The turnaround

“In 1996, I started taking retrovirals to improve my immune system and I’ve been on them the past 23 years. 

“From the beginning my T cell count slowly improved. Now I’m undetectable and I’m a picture of health.

“These days, I use sport as a medical therapy. I knew physical exercise was beneficial for emotions and health.

“At 40 years old, I started football training and played soccer with the Nimbin team.

“I also go to the gym three times as week and do lots of walking and gardening.

“Sometimes, I feel like I’m a tribe of one – at 63, I’m fitter than most men and women my age.”


Peter worked as a journalist and creative writer in the late 1980s after finishing a Communications degree at Sydney University.

“I wrote articles for the Sydney Star Observer and Australian Book Review, but I gave it up in 1995 before coming to the Northern Rivers,” he said.

“In Lismore, I was trying to write short stories related to living with HIV.

“I started writing my memoirs and wrote to St Vincent’s to get my medical records - but they had destroyed them. Eventually I got them from a clinic I’d been to.

“That’s when I realised my memories of those years as I was writing them were false. 

“So, I rewrote a chapter or two – and tried to make my medical consultations an interesting thing to read – that was hard – they were always testing for the same thing - blood tests, checking the groin and under arms.

“Writing memoir is like writing a novel. I wanted to give the reader an understanding of a particular experience, as opposed to the truth.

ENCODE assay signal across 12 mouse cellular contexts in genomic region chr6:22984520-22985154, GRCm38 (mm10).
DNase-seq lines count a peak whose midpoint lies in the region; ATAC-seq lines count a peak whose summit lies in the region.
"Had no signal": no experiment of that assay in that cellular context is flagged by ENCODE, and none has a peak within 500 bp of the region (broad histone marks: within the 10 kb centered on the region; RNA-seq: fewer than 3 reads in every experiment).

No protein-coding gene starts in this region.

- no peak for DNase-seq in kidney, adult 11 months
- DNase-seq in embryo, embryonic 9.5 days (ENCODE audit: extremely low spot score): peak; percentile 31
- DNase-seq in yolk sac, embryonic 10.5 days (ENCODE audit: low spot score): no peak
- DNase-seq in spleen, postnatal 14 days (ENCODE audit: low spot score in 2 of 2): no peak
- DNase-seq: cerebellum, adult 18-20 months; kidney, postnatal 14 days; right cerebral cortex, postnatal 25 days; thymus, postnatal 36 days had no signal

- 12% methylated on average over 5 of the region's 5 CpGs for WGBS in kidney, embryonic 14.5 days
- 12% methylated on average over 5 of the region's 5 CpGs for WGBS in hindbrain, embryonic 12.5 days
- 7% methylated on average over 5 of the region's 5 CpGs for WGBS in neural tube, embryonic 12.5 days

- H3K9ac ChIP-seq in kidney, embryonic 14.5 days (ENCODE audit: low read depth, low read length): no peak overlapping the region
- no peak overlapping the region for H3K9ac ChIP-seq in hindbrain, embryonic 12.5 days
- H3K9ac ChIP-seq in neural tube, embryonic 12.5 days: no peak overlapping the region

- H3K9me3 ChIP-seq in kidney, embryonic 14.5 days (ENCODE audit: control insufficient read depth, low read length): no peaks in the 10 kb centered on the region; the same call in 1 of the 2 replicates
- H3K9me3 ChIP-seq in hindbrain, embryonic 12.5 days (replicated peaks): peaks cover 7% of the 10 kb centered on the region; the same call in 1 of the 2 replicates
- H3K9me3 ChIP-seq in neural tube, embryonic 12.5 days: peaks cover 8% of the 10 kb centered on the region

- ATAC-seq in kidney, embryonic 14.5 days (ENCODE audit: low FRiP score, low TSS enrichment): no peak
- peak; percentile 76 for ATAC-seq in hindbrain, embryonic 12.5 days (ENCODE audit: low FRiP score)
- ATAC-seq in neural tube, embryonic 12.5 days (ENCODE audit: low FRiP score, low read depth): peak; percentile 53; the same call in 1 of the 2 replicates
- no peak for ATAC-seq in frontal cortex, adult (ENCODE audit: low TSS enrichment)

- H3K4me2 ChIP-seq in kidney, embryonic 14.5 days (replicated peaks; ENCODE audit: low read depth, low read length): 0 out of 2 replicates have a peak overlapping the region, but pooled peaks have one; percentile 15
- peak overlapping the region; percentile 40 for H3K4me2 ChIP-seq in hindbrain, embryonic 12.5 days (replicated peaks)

“I tried several times to finish my memoirs and tried to write three novels, but failed.

“I thought I couldn’t write a book, so I wrote short stories and academic writing instead. Then I started writing poetry in 1997.

“My memoirs changed to an experimental mosaic combination of poetry, letters, quotes and journal entries.


“In 2013, I applied for a Writer’s Centre three week fellowship to write a HIV based collection of poetry and I got it. 

“Then the Australia Council awarded me a writer’s grant of $10,000 for a year. So, every day, I started writing and forced myself to write conventional long form memoirs and redrafted my medical records to create dramatic scenes. 

“My mentor encouraged me to abandon the mosaic form and looking back, it was a great thing

“After five and a half years, I finished the manuscript. 

“To be an effective writer, I needed to let go of my inhibition, the cringes over family disputes - and portray my emotions. I let go of avoiding the real nasty stuff. I am a flawed character and needed to show a holistic picture of who I am.  

“That’s’ the hard part of being a writer – we all do shitty things to other people. We all have self-delusion about ourselves.

“Mine is I’m a wonderful person. I’m also really hard to be with. That’s ok.


“I still experience the repercussions of being public about being gay and living with HIV. But it’s out there now and it doesn’t matter. 

“I still feel I have to be guarded about it - especially locally – in case I am physically targeted – we still need to protect ourselves.

Wesley Michel Wright Prize 2019

“Last year my second collection of poetry, Conspiracy of Skin was given a Highly Commended in the Wesley Michel Wright Prize competition at Melbourne Writer’s Festival.

“I needed to have the courage to promote myself and my writing and had media in Byron media, but I was afraid to do it locally here. 

“When no one came up and said anything to me in Byron, I though maybe I can do the same here in Lismore – but it’s taken a long time for me to get to that point.

“It’s important for me to get recognition so the issues I am talking about can get out there. 

“It can be discouraging to be a writer and hard to be a poet. You can self publish your own book, but you need to be able to sell copies. 

“Poetry is harder to sell than a novel, and I’m still trying to get a publishers to take on my memoirs. 

The future 

“I have enough poems now for a full collection of poetry and I’m organising two or three collections now.

“My energy levels are being taxed all the time, but if I can get another 15 to 30 years, I’ll have time my fulfill all my book ideas.

“Right now, I pay the bills by reviewing books, but I have determination and resilience and I’m going to keep writing.” 

To find out more about Peter, visit